You are on page 1of 6


Social development occurs slowly over time. It is mostly an unconscious phenomenon that occurs on an irregular basis, with zigs and zags, with forward motions and setbacks. On the other hand, if one were to discover the process of how social development occurs, and utilize this process in developing policies, strategies, and action plans for society, we could eliminate the irregularities and meanderings of social development, eliminate the negatives that block its path, and more positively control its ever accelerating course.

Defining Development
First let's be clear about what we actually mean by "development." Development can be distinguished from a closely related term, "growth." Just like development, growth is a form of progress, yet development is of a higher order. Think of growth as an expansion of more of the same, whereas development is an expansion at a higher level. Whereas growth is an expansion at the current level, development is an expansion at a new, unprecedented level. For example, in business we might think of growth as a duplication of a retail store model into dozens of franchise operations; whereas development was the actual development of the franchise concept in the first place. Development is more of a movement to a higher qualitative level, whereas growth is a quantitative movement. In the broadest sense development can be defined as an upward directional movement of society from lesser to greater levels of energy, efficiency, quality, productivity, complexity, comprehension, creativity, enjoyment and accomplishment.

Making Development Conscious

As we mentioned earlier development is a mostly unconscious movement that happens on its own. However, if we were able to understand the process, make it conscious in our minds, and act from this awareness we can dramatically accelerate development, and pave the way for society's progress. In other words, the more conscious we are of the process, the greater the possibility for rapid, obstacle-free progress. (By the way we have discovered along the way that whenever any initiative in life, whether personal or social begins with a conscious awareness of an underlying process, it dramatically increases the likelihood of successful outcomes.)

Three Stages of Development

Our research on the process of development over the last thirty years suggest that there are three essential stages in the process of development. In the first stage the society is prepared to move to a higher level of development through its surplus energies, awareness of possibilities, and its aspiration to see the possibilities through. In the second stage pioneer individuals in society express the aspiration in various ways. Finally, in the third stage the initiative of pioneering individuals are accepted, organized, and integrated in society. Let's then understand each of these three phases in greater detail.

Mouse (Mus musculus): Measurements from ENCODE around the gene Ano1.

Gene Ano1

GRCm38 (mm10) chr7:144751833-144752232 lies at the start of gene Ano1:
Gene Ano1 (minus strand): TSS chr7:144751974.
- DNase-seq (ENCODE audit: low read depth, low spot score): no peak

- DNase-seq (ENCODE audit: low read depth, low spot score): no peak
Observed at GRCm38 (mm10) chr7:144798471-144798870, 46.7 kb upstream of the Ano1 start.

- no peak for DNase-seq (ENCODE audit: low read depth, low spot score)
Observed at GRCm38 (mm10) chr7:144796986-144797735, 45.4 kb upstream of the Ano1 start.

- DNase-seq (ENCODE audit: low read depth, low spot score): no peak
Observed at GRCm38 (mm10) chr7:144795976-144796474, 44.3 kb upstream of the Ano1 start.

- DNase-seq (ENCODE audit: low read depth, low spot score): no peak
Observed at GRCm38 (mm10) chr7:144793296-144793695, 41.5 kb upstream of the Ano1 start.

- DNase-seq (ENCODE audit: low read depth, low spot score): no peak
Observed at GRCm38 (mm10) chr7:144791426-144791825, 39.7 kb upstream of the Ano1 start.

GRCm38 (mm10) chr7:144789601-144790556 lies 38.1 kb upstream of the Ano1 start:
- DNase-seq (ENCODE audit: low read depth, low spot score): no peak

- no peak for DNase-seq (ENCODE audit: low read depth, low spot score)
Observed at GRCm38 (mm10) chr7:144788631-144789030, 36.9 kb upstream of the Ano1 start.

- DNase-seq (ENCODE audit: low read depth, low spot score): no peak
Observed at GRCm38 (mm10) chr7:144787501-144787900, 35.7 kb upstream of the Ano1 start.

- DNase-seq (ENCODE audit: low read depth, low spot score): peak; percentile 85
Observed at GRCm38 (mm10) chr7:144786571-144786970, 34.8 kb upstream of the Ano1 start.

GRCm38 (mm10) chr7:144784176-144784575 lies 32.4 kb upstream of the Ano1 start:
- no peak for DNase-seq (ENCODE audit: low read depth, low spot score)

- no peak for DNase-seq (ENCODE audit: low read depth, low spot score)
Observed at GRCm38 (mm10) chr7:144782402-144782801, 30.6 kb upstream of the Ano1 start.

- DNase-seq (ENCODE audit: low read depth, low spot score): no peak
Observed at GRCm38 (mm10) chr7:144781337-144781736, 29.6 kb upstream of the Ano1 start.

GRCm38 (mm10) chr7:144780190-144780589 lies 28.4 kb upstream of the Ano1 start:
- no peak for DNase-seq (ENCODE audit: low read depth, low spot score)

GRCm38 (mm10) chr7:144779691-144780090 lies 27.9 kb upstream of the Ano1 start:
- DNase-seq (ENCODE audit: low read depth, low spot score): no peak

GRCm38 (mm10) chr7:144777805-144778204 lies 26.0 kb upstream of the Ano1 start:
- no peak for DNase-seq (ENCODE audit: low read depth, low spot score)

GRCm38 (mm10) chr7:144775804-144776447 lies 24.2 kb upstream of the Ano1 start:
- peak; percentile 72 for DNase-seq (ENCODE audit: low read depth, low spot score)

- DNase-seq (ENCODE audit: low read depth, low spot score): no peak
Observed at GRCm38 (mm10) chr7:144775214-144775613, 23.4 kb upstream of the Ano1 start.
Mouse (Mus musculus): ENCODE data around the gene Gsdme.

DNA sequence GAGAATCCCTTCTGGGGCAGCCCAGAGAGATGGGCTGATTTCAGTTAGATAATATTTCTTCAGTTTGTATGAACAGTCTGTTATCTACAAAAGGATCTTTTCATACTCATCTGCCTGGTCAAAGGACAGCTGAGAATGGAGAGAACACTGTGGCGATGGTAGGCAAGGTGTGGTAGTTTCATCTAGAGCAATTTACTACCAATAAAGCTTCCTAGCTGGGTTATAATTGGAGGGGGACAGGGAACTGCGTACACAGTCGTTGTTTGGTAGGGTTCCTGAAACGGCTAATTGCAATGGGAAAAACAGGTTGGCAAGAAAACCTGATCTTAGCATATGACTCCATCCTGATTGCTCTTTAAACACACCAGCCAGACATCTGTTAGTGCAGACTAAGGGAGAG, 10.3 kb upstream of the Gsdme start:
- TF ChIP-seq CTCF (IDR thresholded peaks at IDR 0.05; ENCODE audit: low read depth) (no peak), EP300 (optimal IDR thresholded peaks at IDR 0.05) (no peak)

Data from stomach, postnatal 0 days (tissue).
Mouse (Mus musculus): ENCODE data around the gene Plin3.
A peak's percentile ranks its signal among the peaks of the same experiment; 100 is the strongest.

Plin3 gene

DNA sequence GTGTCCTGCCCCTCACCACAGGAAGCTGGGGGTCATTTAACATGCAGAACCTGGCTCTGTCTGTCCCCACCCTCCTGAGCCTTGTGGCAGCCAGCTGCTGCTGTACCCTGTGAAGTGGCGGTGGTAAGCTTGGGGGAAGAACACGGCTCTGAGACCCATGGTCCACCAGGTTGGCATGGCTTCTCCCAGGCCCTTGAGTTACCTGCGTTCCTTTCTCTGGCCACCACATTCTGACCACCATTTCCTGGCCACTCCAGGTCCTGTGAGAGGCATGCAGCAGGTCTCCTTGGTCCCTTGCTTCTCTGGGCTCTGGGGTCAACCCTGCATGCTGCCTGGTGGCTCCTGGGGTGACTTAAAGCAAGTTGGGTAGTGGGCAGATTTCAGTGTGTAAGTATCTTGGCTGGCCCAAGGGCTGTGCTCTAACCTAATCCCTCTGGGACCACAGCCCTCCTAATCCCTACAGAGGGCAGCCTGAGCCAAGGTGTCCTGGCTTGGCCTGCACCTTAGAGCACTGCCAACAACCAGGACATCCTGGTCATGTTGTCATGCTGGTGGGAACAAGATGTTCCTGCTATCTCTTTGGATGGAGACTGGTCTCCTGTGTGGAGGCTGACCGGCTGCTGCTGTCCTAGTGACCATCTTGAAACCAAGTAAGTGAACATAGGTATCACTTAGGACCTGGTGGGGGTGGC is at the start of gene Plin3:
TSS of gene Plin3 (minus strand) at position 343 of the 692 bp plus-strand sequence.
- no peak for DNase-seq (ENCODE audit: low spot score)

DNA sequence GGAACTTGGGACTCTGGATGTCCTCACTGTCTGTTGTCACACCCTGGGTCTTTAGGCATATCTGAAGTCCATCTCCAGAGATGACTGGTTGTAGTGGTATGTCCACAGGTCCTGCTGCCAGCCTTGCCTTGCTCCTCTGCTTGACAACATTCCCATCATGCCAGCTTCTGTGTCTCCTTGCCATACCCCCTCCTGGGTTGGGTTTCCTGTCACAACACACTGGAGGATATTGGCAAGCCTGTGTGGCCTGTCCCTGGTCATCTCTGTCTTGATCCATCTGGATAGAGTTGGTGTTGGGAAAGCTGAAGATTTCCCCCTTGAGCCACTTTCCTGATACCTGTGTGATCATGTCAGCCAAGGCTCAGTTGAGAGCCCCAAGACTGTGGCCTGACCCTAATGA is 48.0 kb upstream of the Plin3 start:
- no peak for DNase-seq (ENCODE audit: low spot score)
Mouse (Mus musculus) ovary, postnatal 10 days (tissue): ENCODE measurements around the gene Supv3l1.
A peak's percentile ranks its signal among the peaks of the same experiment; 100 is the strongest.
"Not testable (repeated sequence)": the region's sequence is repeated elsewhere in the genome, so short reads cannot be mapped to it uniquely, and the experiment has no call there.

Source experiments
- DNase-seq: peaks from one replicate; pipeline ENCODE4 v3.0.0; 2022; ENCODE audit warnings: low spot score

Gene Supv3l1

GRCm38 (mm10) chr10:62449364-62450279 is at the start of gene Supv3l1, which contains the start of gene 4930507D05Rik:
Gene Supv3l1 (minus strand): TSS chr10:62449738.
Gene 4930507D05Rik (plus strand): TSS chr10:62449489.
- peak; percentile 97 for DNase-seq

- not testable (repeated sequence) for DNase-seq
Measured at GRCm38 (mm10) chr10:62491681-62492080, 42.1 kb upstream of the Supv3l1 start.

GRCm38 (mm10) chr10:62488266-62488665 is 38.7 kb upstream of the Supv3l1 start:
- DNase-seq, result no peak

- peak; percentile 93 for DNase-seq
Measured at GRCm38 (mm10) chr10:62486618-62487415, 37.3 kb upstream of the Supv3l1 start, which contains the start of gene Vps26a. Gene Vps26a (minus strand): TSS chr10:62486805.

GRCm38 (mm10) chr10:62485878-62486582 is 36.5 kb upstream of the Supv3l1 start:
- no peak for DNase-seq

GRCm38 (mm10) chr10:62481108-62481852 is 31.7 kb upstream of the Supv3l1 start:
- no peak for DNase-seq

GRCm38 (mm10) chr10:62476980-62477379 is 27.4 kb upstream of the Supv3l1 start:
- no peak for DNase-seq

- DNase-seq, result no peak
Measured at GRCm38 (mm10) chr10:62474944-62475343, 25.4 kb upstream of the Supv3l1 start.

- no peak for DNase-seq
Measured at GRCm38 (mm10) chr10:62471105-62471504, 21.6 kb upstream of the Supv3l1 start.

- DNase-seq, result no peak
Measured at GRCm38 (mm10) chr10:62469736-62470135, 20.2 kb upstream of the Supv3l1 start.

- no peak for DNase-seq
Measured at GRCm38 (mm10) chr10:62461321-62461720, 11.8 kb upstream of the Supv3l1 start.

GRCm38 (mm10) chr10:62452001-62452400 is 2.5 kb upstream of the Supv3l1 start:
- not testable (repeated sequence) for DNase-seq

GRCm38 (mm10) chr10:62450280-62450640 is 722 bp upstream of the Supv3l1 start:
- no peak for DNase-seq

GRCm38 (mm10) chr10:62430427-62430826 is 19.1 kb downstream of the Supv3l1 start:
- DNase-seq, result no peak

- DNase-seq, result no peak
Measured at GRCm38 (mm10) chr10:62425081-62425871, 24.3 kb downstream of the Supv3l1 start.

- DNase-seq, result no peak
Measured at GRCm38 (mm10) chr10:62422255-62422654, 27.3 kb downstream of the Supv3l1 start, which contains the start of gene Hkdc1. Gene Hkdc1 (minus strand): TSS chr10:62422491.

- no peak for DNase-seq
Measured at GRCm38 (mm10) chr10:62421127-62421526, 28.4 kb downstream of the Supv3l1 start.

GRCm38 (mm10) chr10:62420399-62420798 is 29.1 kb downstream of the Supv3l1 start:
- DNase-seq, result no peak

Stage 1: Social Preparedness Energy

One way a society can be measured is by its level of energy. A society can grow so long as it has the energy to do so. However it can't begin to develop until it has a surplus of energy. Surplus energy is available only when the society is not fully absorbed in meeting the challenges of existence at the current level, and has a surplus of energy to move to another level. An example of this in history would be cultures that have developed their agriculture to the point where they are ready to explore trading opportunities with others, or move toward industrialization. New ideas and technology are also symptomatic of surplus energy, as are companies and other organizations that are expanding very rapidly (such as those in Silicon Valley).

The surplus energy expresses initially in society as increasing thought and discussion about new possibilities, an urge for innovation and improvement, and growing dissatisfaction with the status quo. Most importantly it expresses through society's awareness of new opportunities and challenges. The speed and reliability of information in recent years is accelerating society's awareness of possibilities. Whether it be the world's 60,000 newspapers or Gorbachev's policy of glasnost at the end of the Cold War (i.e. openness to new ideas), the importance of the awareness of

possibilities is the driving force that can turn the surplus energy in society into a new reality for development.

Surplus energy provides the fuel for progress and society's awareness of possibilities sets the direction for progress. Still the society needs to react to these possibilities -- i.e. it needs to have an aspiration to really want to see these possibilities come about. Just as an individual who wants to achieve something needs to have an aspiration when presented with possibilities and opportunities, so society needs to have an aspiration for achieving the possibilities and opportunities if development is ever to actually occur. Aspiration to go to a higher level can be retarded by some factors and increased by others. For example, societies that feel superior, or self satisfied are less likely to want to move to the next higher level. Societies may also not have an aspiration to move forward because they think it's beyond their means and capabilities. If feelings of superiority or inadequacy prevent or dull aspiration for a society, other societal attitudes can increase aspiration. For one, social pressure from others or the outside can be a great spur to aspiration. A classic example of the former is the farmer who will only dig a well only after he sees that others around him have already done so. An example of the latter is a country that is forced to change by the sheer influence of another as in the case of the reaction of Americans who in the 1980s saw the Japanese begin to move ahead in major industrial areas. In summary then we can say that surplus energy, awareness of opportunities, and aspiration for advancement are pre-conditions that prepare society for new development initiatives. Though this is not exactly a linear process and these factors may tend to spiral back on one other, they are the required conditions that need to be in place so that there is the necessary social preparedness for development.